There was a man who I crossed paths with years ago while I worked my way through college as a student assistant in the university library.
He was a well dressed elderly man who came in early every morning. He read things like the New York Times and financial magazines. No fluff. He never checked out anything and rarely spoke to anyone.
I became friendly with him but knew very little about the man aside from what I learned from a supervisor. His name was Dr. Zenon Prusas but we just called him Mr. Prusas. To me, he was the nice man who liked to be the first to read the Wall Street Journal every day.
Looking back, I wish I had the opportunity to know him better and recently Googled him on a whim. Sadly, I found his obituary – not surprising as I figured he would be close to a hundred by now.
Being a sort of connoisseur of fine obituaries (yes, it’s weird but don’t judge me) I was pleased to see that someone had taken the time to honor a life well lived by telling his rather colorful story.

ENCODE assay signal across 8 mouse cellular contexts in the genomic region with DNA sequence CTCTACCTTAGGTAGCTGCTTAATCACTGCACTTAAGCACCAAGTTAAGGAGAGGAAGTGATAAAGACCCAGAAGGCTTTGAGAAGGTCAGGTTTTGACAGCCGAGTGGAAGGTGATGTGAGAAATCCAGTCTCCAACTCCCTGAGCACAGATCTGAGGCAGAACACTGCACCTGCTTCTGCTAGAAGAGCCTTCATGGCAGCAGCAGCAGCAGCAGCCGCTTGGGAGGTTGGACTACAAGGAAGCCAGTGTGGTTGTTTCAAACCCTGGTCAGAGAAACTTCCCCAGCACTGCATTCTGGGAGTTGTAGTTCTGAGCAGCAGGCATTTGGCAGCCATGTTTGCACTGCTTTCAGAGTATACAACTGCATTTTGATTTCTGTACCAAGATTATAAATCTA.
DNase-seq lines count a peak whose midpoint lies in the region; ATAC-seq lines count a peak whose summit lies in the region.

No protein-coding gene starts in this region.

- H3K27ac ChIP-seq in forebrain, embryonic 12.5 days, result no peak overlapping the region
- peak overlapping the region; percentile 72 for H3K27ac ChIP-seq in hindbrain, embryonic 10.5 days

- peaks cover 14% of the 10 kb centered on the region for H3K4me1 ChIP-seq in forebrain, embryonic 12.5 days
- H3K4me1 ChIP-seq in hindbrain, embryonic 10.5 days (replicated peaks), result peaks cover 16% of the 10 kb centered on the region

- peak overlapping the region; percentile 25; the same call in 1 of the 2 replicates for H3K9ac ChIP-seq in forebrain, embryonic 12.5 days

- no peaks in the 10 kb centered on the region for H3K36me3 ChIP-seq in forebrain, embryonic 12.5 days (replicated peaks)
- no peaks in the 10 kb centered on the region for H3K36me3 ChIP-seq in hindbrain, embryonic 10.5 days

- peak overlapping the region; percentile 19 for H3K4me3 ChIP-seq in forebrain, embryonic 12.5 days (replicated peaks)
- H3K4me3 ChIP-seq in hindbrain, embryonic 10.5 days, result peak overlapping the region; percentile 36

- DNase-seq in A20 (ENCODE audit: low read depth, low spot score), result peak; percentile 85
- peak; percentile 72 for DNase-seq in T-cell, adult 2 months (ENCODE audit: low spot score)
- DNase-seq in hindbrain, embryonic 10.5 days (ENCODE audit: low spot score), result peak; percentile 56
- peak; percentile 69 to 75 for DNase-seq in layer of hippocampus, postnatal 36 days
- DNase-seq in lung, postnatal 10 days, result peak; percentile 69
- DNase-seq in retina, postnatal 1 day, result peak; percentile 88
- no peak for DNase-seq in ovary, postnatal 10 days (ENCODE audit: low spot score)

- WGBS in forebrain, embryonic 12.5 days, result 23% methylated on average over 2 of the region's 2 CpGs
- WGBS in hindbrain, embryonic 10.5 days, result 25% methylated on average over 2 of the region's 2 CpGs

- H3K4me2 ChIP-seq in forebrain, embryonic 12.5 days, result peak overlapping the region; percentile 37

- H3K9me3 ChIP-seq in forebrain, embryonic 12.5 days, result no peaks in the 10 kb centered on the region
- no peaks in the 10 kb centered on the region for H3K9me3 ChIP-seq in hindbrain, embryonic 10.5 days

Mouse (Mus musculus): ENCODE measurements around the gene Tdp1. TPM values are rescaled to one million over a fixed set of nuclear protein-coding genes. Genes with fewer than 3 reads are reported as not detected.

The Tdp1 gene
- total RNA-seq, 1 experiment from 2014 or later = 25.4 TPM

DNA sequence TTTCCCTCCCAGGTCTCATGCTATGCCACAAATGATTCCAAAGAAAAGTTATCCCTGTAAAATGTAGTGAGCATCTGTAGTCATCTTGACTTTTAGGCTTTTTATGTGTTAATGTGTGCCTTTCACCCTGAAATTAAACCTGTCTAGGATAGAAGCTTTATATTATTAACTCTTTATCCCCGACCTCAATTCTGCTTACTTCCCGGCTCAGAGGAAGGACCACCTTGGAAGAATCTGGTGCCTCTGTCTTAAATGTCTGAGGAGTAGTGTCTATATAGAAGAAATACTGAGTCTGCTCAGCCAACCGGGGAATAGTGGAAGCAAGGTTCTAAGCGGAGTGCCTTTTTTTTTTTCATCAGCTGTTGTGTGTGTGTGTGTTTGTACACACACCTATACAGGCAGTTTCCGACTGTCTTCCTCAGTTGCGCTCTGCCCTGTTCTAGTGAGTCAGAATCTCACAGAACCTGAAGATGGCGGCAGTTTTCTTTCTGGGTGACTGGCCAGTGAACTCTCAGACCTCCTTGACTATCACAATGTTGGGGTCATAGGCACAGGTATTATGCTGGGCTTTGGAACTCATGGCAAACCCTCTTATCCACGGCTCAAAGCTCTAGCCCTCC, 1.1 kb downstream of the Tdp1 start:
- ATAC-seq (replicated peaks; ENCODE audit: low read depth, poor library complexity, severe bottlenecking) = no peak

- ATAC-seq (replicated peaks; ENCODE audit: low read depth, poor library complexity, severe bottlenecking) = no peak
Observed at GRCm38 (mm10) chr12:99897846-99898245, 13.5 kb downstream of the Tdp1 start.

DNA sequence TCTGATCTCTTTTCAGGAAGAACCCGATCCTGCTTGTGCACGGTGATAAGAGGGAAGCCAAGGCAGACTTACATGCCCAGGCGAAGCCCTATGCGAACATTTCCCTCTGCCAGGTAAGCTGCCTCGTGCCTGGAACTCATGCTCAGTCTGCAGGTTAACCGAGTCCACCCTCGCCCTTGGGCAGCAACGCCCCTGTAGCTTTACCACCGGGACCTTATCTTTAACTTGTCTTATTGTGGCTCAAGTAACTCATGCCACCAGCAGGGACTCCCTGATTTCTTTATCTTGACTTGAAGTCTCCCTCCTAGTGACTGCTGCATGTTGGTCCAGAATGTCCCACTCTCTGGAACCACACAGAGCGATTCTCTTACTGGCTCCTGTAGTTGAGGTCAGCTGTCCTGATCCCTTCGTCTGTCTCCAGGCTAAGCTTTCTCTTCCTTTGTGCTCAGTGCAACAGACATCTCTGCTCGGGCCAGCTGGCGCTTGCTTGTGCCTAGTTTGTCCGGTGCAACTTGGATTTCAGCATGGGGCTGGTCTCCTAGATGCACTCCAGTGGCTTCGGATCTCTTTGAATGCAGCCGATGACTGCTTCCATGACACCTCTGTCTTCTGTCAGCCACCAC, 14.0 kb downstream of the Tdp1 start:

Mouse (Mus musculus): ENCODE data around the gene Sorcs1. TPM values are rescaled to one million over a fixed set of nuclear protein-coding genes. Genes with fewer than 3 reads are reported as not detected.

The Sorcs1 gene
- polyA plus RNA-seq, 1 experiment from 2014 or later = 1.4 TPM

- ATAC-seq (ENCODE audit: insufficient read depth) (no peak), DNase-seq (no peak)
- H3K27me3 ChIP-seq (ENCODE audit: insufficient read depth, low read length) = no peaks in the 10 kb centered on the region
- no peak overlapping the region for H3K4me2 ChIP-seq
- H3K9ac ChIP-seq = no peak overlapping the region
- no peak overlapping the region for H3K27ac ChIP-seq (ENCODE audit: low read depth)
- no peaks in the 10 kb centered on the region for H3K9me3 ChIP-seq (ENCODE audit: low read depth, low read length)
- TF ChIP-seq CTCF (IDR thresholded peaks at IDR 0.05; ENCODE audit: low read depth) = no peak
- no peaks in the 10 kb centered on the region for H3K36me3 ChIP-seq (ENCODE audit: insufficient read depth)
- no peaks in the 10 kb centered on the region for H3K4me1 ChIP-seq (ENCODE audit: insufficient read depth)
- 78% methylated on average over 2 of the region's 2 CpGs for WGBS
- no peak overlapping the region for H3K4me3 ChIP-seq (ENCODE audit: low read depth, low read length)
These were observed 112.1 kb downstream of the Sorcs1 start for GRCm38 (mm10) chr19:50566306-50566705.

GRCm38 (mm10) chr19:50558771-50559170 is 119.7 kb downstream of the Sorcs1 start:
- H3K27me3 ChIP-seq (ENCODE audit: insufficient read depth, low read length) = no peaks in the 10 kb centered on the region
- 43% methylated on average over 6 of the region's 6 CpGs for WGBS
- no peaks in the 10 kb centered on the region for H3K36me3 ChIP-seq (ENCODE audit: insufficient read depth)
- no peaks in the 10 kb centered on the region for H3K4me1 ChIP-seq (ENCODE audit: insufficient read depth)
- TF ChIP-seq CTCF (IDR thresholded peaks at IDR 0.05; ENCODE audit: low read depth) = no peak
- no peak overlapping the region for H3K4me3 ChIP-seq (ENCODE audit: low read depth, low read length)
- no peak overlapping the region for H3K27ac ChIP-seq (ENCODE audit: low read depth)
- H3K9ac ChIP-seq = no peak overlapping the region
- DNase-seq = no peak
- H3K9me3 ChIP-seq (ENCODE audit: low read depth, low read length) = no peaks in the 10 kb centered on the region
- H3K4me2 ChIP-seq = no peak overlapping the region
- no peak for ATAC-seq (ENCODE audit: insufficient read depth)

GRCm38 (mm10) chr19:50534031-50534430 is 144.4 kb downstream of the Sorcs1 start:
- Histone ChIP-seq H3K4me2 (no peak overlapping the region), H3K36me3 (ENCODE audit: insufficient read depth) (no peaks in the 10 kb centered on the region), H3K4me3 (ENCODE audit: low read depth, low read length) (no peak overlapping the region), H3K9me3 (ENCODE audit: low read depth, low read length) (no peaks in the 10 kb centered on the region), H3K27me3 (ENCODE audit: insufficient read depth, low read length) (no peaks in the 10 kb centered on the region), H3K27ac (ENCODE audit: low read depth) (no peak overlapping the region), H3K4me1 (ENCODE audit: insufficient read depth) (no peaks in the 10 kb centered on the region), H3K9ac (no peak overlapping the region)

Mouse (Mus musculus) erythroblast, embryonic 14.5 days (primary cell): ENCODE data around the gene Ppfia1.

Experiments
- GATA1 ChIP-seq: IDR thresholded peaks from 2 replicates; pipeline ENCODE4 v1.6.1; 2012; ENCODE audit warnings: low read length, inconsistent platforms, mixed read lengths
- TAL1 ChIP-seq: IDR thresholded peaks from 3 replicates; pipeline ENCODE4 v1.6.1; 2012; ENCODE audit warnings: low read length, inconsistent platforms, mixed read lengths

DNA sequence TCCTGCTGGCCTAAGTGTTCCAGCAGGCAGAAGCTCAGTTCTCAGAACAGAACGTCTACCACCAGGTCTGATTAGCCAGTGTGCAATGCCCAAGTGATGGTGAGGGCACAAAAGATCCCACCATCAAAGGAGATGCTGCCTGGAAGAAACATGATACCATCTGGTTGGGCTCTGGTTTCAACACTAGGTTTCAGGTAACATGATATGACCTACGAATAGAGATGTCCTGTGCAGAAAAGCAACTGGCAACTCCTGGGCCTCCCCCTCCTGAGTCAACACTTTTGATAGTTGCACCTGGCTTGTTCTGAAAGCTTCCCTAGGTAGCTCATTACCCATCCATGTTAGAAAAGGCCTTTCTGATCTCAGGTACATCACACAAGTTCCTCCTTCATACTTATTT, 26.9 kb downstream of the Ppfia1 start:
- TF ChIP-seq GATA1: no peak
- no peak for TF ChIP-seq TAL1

Mr. Prusas was born in 1921 in a small village in eastern Lithuania. He was forced from his homeland by the Russian invasion during World War II and immigrated to the United States.
He landed at the Mead Corporation’s Central Research offices in 1955 where he became an industry expert on pulp and paper technology. Colleagues described him as “a national treasure.”
Mr Prusas loved the outdoors and personally planted over a thousand trees on his own property. He published much professionally but also wrote a book about his family’s experiences during the Soviet and Nazi invasions and occupations of his homeland.
Mr. Prusas left many lasting marks on this world but I loved learning that he was a tireless advocate for the freeing of his native country from Soviet occupation. After Lithuania gained independence, Mr. Prusas organized and sponsored the creation of a monument in the center of his boyhood town. It is dedicated to the Lithuanian freedom fighters.
He died almost eight years ago but lives on in so many ways. In fact, I don’t think Mr. Prusas wasted a minute of his time on earth.
All these years later, I can’t help but wish I had been braver and tried harder to get to know him. My job experience as a reporter taught me that people often are open to questions about themselves – I suspect, if the opportunity were presented today, I could get some really good stories from this man.
Wherever he is, I hope Mr. Prusas has found peace and that he’s still always the first to read the morning paper.